Bayt Al-Suhaymi (“House of Suhaymi”) is a Traditional Egyptian Islamic themed house and museum in Cairo, Egypt. It was originally built in 1648 by Abdel Wahab el Tablawy along the Darb al-Asfar, a very prestigious and expensive part of Islamic Cairo. In 1796 purchased by Sheikh Ahmed as-Suhaymi whose family held it for several subsequent generations. The Sheikh greatly extended the house from its original through incorporating neighbouring houses into its structure.

The house built around a sahn in the centre of which there is a small garden with plants and palm trees. From here several of the fine mashrabiya windows in the house can be seen. Today the house is a museum which foreign visitors can tour for 35 Egyptian pounds (15 for students). Much of the marble floor work, wooden furniture, and ceiling decor is still intact. Restoration took place after the earthquake of 1992.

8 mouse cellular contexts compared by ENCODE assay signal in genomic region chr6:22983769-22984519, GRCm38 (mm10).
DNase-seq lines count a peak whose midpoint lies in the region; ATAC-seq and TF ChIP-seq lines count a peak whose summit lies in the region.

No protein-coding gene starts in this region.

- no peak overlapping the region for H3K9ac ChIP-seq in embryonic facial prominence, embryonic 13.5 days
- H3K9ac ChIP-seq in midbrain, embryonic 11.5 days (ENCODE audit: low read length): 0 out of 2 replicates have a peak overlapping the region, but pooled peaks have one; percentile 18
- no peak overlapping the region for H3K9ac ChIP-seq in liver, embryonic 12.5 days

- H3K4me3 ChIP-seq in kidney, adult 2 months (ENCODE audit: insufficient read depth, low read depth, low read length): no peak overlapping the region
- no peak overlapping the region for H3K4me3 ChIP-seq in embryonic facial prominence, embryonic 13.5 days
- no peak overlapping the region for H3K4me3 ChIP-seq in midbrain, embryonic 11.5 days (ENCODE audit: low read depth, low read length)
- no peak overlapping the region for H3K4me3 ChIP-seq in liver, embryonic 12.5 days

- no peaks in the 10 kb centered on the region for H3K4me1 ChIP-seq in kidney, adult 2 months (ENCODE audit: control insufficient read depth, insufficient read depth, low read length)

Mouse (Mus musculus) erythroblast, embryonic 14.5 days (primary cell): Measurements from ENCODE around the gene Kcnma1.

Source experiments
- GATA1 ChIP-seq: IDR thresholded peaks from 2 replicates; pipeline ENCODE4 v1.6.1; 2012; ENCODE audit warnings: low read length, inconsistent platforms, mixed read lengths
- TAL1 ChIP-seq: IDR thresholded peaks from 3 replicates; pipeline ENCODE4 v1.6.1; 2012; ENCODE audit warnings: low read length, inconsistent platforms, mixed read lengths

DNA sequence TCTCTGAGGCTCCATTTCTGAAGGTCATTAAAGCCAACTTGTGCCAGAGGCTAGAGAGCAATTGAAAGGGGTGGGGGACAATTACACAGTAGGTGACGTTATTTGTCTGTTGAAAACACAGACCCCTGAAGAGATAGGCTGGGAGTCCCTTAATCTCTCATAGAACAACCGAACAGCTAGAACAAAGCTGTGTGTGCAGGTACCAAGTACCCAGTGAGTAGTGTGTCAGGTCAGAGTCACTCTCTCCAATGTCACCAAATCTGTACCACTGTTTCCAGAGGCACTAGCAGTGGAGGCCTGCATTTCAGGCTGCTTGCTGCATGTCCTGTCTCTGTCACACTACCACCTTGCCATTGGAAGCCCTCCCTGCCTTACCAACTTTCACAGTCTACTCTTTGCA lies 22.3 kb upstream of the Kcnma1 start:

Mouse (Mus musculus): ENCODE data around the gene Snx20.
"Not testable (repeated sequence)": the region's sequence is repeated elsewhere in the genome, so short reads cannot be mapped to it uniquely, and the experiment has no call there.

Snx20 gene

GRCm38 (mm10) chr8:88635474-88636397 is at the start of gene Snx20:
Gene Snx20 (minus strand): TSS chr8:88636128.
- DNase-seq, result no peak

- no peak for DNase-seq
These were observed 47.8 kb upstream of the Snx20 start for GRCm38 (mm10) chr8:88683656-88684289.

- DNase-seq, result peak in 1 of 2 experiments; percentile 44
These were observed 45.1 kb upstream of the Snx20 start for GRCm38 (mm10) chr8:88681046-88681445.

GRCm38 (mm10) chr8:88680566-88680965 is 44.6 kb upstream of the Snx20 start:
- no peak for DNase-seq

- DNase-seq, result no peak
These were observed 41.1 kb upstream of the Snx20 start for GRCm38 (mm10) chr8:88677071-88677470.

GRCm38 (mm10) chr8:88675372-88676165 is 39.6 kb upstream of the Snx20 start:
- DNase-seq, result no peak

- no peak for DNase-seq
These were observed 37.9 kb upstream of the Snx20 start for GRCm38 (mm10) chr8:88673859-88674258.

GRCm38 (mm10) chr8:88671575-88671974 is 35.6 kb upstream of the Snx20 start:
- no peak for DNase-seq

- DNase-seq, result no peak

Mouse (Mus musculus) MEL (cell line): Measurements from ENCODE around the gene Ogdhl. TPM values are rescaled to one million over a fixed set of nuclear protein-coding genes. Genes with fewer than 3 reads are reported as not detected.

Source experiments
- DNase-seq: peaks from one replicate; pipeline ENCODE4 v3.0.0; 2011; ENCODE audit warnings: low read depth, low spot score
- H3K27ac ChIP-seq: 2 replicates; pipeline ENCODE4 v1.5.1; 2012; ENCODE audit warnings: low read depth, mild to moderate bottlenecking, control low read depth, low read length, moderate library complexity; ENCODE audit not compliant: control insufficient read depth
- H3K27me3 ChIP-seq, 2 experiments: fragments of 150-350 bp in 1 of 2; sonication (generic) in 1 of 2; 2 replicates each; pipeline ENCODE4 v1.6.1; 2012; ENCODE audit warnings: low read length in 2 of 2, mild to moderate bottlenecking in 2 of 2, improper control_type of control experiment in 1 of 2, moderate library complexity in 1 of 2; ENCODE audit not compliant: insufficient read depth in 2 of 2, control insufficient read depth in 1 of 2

Description of Bayt Al-Suhaymi

The house is located in al-Darb al-Asfar Lane in al-Gamaliyya in al-Muizz Street. In fact, it is one of the most beautiful examples of Cairo’s domestic architecture. Shaykh Abd al-Wahhab al-Tablawi established the first part of this house in 1058 AH / 1648 AD. Haji Ismail Chelebi set the second and later section in 1211 AH / 1796 AD, then he merged the two parts into one house. The house named after the last resident, Shaykh Muhammad Amin al-Suhaymi, who was a senior scholar of and the Shaykh of the Turkish riwaq of al-Azhar mosque in the Ottoman Period. ​

In 1349 AH / 1931 AD, al-Suhaymi heirs sold this house to the Committee for the Preservation of Arab Antiquities for the sum of six thousand pounds.

It consists of several buildings overlooking a sizable picturesque courtyard. The facades are with wonderful wooden mashrabiyyas (wooden windows). The house also contains a large Maq’ad (seated balcony) and a furnished reception hall.

Among the house’s unique elements are the birthing chair, the bathroom, and the wells that provided water to the house. A waterwheel irrigated the garden, and its wooden gear survives. There is a mill, activated by a bull. Nearby, pottery and stone vessels preserved grains.